Some of my ultra fit lobby journalist colleagues and nephews run marathons. Some of my friends do mad things like cycling from London to Paris in 24 hours. But for some of us at our time of life the challenge has to be a little more measured.

So seven of us decided to take on the challenge of Britain’s longest flight of locks on the Kennet and Avon canal as part of a four day trip from Bradford on Avon to Horton. Given our average age is 69 and some were novices on a narrowboat it was still a serious challenge.

Particularly when your hearing is not so good, your balance is not quite perfect and your muscles not as agile as a 20 year old and one of us, my wife Margaret, excused lock duty, is recovering from a stroke.

But in 24 hours -punctuated by an overnight stay next to a canal side pub at Horton- we negotiated no fewer than 58 locks to get up and back down again without a mishap.

The locks known as Caen Hill (pronounced Kane) rise 237 feet over two miles – with 16 of them virtually back to back.Each trip up and down takes five hours. They were restored in the 1970s and 1980s after they fallen into serious decay.

For a group of ” golden oldies ” – our cumulative age total is over 480 – this meant working each lock and involved opening a closing a double set of locks as a relay team. Amazingly none of us fell in, only one of us fell over and this had nothing to do with a lock, and we found ( at least my surprise) that we still had the energy to do it. So much due to that free orange juice and cod liver oil we got growing up under the Attlee government.

On the way up we were able to double up with another boat – relying on the brawn and brains of youth to aid the elderly. On the way down we had the flight to ourselves – passing only one boat on the way up.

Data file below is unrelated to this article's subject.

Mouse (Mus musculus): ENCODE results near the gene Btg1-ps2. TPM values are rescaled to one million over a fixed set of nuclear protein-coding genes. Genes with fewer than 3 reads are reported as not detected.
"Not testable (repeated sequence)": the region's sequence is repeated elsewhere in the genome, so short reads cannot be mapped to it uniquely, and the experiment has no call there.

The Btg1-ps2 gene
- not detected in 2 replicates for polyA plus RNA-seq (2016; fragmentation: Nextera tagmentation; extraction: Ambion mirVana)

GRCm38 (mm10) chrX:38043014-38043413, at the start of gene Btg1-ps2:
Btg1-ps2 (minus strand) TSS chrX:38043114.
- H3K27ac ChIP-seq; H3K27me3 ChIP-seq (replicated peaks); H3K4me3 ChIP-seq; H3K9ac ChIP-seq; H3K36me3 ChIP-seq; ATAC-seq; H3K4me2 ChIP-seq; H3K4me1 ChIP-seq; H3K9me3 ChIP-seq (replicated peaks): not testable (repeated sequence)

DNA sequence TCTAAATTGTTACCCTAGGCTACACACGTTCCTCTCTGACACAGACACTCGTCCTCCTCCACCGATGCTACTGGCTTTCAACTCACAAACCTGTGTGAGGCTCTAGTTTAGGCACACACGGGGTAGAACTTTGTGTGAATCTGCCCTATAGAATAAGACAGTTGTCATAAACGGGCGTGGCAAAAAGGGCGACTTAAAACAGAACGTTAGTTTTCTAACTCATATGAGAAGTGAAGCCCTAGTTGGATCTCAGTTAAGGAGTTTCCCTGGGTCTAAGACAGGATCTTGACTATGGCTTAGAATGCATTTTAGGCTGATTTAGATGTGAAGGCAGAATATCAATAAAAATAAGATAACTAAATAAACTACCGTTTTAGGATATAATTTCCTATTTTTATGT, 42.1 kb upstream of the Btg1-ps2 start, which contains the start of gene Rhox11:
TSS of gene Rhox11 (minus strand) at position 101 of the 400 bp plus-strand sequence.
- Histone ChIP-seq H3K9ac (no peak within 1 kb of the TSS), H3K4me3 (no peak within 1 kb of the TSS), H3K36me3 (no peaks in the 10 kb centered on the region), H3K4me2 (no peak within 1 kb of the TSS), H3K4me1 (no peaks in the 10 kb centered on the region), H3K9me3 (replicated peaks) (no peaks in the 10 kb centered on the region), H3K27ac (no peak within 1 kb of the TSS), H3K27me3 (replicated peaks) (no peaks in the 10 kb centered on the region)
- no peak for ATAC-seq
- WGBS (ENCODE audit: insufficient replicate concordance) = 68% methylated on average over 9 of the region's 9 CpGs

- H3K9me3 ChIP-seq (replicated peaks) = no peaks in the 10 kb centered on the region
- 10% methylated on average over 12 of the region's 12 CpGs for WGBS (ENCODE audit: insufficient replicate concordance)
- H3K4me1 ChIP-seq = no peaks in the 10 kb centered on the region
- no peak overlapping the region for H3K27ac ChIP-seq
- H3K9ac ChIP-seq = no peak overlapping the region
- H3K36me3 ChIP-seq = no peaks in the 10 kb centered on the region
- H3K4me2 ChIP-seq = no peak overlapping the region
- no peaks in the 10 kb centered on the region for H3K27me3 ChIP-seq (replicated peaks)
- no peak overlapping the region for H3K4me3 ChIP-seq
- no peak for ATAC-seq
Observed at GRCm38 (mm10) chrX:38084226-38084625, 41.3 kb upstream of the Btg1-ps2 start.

The Canal and River Trust – successor to the nationalised British Waterways- has people around to help if you get into difficulty. But apart from several pleasant conversations they had no need to intervene.

Indeed the main obstacle was two pairs of nesting swans – right next to the locks . But once we had mastered the gentle art of throwing grass into the water to distract the male from following the boat into the lock where it would be crushed when the water drained out, it was literally plain sailing.

We also were lucky with the weather. we had a downpour when we arrived and a downpour when with left – with mainly brilliant sunshine – and warm enough for a few hours for T shirt weather – in between.

My one complaint was the building work on the canal – which closed one road and diverted the towpath elsewhere. Foolishly relying on the workman and locals I was told I could still cross a bridge on foot to reach the pub and ended up crossing the canal a mile up tramping through three muddy fields and breaking and entering the building site – a pensioner vandal -in desperation to get to the bar.

The real thanks should be to my shipmates, my co-author Francis Beckett – skilled navigator and his (newly wed )wife, Linda Cohen, who organised and booked the trip. Chris Kaufman, singer and accomplished crewman; Mike Brereton,.a great cook who kept us well fed from dawn to dusk, and his wife, Pearl, who mastered nautical skills faster than me. Margaret, who had a bit of trepidation, about the trip, had great guts in mastering her river legs in a confined space.

I should recommend four pubs. Pride of place should go to the refurbished Barge Inn, Bradford on Avon, which had an imaginative menu, and served London Pride, Ringwood brewery ale and surprisingly draft beer from New Zealand.

Also good on the trip were the Three Magpies at Seend which served a proper beef and ale pie as well as Wadsworth bitter; The Bridge at Horton, which served a wider selection of Wadsworth ales and the Barge Inn, Seend.